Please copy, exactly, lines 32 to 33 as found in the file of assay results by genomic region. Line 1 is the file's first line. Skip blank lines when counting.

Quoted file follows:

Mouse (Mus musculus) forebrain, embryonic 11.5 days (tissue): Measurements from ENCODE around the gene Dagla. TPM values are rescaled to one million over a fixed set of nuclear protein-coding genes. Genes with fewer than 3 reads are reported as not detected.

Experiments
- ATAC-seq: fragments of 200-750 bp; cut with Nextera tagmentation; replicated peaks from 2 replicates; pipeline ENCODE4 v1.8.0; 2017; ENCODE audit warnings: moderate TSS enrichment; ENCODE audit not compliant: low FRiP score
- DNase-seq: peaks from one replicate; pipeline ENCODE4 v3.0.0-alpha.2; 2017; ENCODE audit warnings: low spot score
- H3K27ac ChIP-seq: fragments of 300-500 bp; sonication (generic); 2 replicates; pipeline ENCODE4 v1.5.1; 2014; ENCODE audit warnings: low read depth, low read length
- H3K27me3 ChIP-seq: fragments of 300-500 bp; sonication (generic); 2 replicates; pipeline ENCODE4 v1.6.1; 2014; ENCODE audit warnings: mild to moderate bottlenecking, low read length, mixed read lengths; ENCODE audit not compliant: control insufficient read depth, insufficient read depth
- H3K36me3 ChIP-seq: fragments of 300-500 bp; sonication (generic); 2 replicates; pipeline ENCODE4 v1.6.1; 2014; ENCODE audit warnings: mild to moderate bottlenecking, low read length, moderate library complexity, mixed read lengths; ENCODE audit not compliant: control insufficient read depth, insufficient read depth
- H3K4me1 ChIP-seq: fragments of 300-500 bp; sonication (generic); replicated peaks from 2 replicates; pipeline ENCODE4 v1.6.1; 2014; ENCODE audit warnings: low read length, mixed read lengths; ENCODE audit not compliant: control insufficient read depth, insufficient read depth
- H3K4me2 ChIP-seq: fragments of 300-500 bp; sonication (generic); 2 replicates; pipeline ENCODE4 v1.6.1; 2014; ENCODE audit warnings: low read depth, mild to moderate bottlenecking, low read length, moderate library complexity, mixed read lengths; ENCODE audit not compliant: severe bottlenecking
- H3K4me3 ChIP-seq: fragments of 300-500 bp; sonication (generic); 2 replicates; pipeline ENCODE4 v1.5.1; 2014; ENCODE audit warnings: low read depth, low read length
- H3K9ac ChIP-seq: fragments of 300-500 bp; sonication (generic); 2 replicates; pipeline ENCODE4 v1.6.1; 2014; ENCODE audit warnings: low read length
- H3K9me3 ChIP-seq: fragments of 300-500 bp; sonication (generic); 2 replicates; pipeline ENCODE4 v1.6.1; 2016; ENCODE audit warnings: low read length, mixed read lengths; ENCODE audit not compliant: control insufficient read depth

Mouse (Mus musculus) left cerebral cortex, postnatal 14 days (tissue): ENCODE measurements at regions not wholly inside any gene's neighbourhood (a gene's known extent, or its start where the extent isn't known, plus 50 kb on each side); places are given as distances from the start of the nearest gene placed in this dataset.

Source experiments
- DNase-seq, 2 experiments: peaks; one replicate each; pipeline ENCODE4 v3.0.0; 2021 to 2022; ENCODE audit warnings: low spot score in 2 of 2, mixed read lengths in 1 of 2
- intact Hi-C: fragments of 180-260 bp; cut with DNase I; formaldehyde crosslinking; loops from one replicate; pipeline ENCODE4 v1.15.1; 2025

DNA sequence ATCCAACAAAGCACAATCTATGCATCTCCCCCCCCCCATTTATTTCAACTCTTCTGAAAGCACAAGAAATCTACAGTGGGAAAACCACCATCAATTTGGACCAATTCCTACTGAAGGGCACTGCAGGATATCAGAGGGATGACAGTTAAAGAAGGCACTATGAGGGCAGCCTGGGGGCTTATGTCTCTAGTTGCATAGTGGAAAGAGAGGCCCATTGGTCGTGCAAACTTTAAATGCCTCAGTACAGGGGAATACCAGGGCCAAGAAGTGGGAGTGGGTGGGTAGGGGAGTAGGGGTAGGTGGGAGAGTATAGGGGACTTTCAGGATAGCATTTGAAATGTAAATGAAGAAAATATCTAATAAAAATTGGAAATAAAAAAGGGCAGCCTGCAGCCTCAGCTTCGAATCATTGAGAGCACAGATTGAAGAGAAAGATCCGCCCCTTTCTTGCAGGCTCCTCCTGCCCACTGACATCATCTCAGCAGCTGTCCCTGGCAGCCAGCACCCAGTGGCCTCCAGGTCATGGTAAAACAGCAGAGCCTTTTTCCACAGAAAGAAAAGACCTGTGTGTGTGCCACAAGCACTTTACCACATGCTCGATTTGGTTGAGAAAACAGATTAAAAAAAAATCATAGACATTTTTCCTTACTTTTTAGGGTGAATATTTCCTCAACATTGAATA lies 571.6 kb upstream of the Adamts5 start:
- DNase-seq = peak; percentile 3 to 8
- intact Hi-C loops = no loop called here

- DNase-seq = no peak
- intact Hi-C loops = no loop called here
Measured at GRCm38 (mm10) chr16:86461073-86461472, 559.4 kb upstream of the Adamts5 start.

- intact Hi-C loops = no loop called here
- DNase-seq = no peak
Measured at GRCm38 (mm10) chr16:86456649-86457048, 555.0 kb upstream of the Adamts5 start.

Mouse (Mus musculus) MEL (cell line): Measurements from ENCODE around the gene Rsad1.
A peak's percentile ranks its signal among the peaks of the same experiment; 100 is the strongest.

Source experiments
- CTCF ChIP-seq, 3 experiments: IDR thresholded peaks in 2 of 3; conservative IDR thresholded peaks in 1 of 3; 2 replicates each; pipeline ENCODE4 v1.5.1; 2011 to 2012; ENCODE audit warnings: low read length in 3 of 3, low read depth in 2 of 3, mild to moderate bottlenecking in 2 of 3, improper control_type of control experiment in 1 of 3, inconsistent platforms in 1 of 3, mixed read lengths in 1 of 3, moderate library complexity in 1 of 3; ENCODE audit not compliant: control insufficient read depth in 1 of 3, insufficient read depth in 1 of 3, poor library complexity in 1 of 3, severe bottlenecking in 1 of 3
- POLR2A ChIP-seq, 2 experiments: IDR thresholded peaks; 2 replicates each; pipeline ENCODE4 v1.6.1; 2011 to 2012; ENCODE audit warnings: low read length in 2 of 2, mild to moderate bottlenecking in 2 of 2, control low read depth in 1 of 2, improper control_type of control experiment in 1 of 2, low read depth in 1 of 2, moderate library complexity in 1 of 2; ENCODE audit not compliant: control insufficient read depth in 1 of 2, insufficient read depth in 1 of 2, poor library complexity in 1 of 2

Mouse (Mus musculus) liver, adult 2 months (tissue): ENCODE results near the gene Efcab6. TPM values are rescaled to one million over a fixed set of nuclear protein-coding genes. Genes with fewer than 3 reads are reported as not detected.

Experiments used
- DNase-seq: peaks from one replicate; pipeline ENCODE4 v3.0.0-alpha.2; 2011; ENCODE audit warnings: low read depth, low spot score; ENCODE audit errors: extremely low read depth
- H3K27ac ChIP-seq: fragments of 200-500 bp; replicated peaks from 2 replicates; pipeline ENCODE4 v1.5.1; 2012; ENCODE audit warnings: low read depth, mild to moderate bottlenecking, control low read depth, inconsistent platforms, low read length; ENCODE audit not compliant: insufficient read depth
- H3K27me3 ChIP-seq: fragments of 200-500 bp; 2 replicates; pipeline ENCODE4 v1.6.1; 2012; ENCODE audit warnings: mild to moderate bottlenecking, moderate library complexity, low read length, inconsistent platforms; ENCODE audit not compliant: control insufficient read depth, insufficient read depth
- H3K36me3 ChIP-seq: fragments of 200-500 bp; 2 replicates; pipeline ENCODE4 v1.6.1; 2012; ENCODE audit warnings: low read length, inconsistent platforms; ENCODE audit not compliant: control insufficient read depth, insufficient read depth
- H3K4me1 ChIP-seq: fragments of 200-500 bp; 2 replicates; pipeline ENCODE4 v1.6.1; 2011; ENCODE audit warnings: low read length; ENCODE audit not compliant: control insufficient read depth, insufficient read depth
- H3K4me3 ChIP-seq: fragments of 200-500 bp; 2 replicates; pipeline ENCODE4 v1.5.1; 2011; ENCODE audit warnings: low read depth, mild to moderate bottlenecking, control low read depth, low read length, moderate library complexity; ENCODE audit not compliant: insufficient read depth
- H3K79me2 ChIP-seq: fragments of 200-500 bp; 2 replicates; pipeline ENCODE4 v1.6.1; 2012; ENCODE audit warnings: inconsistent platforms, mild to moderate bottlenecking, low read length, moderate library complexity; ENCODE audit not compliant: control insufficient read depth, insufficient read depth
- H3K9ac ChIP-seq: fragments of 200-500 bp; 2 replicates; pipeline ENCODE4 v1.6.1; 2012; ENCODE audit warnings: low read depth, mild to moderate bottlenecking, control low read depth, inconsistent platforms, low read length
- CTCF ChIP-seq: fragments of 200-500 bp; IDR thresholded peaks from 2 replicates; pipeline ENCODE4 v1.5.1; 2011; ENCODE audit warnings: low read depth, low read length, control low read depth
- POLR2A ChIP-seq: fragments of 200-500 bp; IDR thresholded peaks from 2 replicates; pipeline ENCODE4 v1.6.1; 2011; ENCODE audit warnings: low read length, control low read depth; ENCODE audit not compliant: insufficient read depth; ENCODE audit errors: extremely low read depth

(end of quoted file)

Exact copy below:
Experiments used
- DNase-seq: peaks from one replicate; pipeline ENCODE4 v3.0.0-alpha.2; 2011; ENCODE audit warnings: low read depth, low spot score; ENCODE audit errors: extremely low read depth